All very good things.

But here’s an important question.  What are you planning to do as a church that will continue to bless and transform your neighborhood after the Advent and Christmas season have passed into memory?  You may add to the festive spirit of the season.  You may even pontificate that Jesus is the reason for the season so people won’t let that truth get lost. But what is your plan for ministering amidst the hopes and fears of the New Year?

Because you’re going to be around after Christmas, aren’t you? Will your neighbors? Will they be blessed by it?

21 QUESTIONS I’VE BEEN ASKING MYSELF LATELY

This appeared on Timmy Brister’s blog Provocations and Pantings in February 2010.

Several of you will find these questions familiar, but their familiarity does not minimize the piercing factor for this pastor.  I wanted to put them out there in case others might find them helpful.

1.  If our church would cease to exist in our city, would it be noticed and missed?

2.  If all the pastors were tragically killed in a car accident, would the church’s ministry cease or fall apart?

3.  If the only possible means of connecting with unbelievers were through the missionary living of our church members, how much would we grow? (I ask this because the early church did not have signs, websites, ads, marketing, etc.)

4.  What are the subcultures within the church?  Do they attract or detract from the centrality of the gospel and mission of the church?

5.  Is our church known more for what we are not/against than what we are/for?

6.  What are we allowing to be our measuring stick of church health? (attendance vs. discipleship; seating capacity vs. sending capacity; gospel growth, training on mission, etc.)

7.  Are the priorities of our church in line with the priorities of Christ’s kingdom?

8.  If our members had 60 seconds to explain to an unbeliever what our church is like, what would you want them to say?  How many do you think are saying that?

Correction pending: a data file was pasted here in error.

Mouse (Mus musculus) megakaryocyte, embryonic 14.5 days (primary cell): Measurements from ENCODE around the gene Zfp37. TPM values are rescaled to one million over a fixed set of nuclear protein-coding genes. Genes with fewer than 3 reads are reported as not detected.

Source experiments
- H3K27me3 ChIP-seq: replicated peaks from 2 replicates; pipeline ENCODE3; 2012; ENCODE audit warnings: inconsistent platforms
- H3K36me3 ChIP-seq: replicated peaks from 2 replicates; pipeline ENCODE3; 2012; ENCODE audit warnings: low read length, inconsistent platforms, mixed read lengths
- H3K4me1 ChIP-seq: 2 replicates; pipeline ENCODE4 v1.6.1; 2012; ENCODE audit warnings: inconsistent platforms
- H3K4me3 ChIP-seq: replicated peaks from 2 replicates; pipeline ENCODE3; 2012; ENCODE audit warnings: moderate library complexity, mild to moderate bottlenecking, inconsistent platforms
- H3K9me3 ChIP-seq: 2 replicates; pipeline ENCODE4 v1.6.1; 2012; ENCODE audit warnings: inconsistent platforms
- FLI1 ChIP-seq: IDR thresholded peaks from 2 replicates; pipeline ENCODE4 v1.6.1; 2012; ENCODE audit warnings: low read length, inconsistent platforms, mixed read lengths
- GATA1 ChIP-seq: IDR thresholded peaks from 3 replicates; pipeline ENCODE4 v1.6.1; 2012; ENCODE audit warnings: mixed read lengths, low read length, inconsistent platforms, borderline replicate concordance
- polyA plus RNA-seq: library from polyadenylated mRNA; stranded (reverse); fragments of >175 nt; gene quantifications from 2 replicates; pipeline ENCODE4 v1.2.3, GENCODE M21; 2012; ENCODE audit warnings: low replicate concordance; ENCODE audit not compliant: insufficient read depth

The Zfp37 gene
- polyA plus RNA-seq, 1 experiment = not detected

9.  If the invisible kingdom of God became visible in our city, what would that look like?

10.  In what ways have we acted or planned in unbelief instead of faith?

11.  As a pastor, is my time spent more in fixing people’s problems or helping people progress in faith through training/equipping them for ministry?

12.  Are the people we are reaching more religious or pagan?

13.  What can we learn about our evangelism practices by the kind of people are being reached with the gospel?

14.  What will it take to reach those in our city who are far from God and have no access to the gospel?

15.  What percentage of our growth is conversion growth (vs. transfer growth)?

16.  How many people know and are discharging their spiritual gifts in active service and building up of the body of Christ?

17.  How many people do I know (and more importantly know me) on a first name basis in my community and city who do not attend our church?

18.  Am I using people to get ministry done, or am I using ministry to get people “done”?

19.  Is the vision we are casting forth honoring both God’s heart for the lost (builder) and God’s passion for a pure church (perfecter)?

20. If money and space were not an issue, what is one thing we ought to dream for God to do in our midst where it is impossible for anyone to get the credit except for the omnipotent hand of God?

21.  If being a church planting church is comprised of disciple-making disciples, then how are we doing?

10 MOST COMMON MISTAKES IN DECISION-MAKING

  1. PLUNGING IN | Gather information before thinking about the root of the issue…
  2. FRAME BLINDNESS | Set out to solve the wrong problem by losing sight of most important objectives…
  3. FRAME CREEP| Define the problem from one perspective or unduly define it by too many…
  4. OVERCONFIDENCE | Fail to collect factual information because you are too sure of your own assumptions…
  5. SHORTSIGHTED SHORTCUTS | Rely on most convenient information without questioning if it fits the situation…
  6. SHOOTING FROM THE HIP | “Wing it” with final choice rather than follow systematic process…
  7. GROUP FAILURE | Assume smart choices automatically follow smart people and allow group to self-manage…
  8. FOOL YOURSELF | Fail to interpret outcomes of past decisions for what they really say or rewrite history to protect your ego…
  9. DON’T KEEP SCORE | Assume experience is obvious and there is no need to track results or look for lessons…
  10. LACK OF AUDIT | Pay attention only to the pieces without evaluating how the parts

Based on the book DECISION TRAPS